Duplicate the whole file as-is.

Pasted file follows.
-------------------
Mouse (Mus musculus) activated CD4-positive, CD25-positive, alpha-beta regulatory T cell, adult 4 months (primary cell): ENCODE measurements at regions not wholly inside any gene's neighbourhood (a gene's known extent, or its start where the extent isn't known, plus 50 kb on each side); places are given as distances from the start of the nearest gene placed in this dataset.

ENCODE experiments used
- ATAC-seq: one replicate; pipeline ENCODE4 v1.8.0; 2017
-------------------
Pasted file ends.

Mouse (Mus musculus) activated CD4-positive, CD25-positive, alpha-beta regulatory T cell, adult 4 months (primary cell): ENCODE measurements at regions not wholly inside any gene's neighbourhood (a gene's known extent, or its start where the extent isn't known, plus 50 kb on each side); places are given as distances from the start of the nearest gene placed in this dataset.

ENCODE experiments used
- ATAC-seq: one replicate; pipeline ENCODE4 v1.8.0; 2017